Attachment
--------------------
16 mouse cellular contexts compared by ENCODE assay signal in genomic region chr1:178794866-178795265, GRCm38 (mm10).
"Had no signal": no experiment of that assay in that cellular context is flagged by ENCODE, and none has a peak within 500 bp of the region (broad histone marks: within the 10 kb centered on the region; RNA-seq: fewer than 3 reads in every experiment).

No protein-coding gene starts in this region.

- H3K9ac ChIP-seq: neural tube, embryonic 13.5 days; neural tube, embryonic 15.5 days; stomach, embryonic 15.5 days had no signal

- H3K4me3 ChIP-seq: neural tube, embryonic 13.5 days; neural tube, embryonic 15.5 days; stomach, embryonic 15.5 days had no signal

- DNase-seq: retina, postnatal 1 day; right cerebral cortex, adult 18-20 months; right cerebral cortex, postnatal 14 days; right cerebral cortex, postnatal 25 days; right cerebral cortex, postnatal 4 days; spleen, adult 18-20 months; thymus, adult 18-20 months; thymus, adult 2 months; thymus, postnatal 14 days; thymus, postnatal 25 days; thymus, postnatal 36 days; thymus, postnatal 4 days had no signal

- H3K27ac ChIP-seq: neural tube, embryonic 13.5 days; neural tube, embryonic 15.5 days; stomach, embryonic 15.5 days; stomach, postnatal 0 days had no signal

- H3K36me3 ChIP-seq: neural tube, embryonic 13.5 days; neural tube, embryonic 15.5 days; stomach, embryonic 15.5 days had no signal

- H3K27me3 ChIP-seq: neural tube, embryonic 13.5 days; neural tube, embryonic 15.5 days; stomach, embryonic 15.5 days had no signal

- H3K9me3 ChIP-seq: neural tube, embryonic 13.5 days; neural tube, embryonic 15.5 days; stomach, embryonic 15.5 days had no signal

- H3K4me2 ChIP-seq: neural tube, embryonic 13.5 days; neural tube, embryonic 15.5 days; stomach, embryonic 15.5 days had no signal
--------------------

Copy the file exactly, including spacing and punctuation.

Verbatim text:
16 mouse cellular contexts compared by ENCODE assay signal in genomic region chr1:178794866-178795265, GRCm38 (mm10).
"Had no signal": no experiment of that assay in that cellular context is flagged by ENCODE, and none has a peak within 500 bp of the region (broad histone marks: within the 10 kb centered on the region; RNA-seq: fewer than 3 reads in every experiment).

No protein-coding gene starts in this region.

- H3K9ac ChIP-seq: neural tube, embryonic 13.5 days; neural tube, embryonic 15.5 days; stomach, embryonic 15.5 days had no signal

- H3K4me3 ChIP-seq: neural tube, embryonic 13.5 days; neural tube, embryonic 15.5 days; stomach, embryonic 15.5 days had no signal

- DNase-seq: retina, postnatal 1 day; right cerebral cortex, adult 18-20 months; right cerebral cortex, postnatal 14 days; right cerebral cortex, postnatal 25 days; right cerebral cortex, postnatal 4 days; spleen, adult 18-20 months; thymus, adult 18-20 months; thymus, adult 2 months; thymus, postnatal 14 days; thymus, postnatal 25 days; thymus, postnatal 36 days; thymus, postnatal 4 days had no signal

- H3K27ac ChIP-seq: neural tube, embryonic 13.5 days; neural tube, embryonic 15.5 days; stomach, embryonic 15.5 days; stomach, postnatal 0 days had no signal

- H3K36me3 ChIP-seq: neural tube, embryonic 13.5 days; neural tube, embryonic 15.5 days; stomach, embryonic 15.5 days had no signal

- H3K27me3 ChIP-seq: neural tube, embryonic 13.5 days; neural tube, embryonic 15.5 days; stomach, embryonic 15.5 days had no signal

- H3K9me3 ChIP-seq: neural tube, embryonic 13.5 days; neural tube, embryonic 15.5 days; stomach, embryonic 15.5 days had no signal

- H3K4me2 ChIP-seq: neural tube, embryonic 13.5 days; neural tube, embryonic 15.5 days; stomach, embryonic 15.5 days had no signal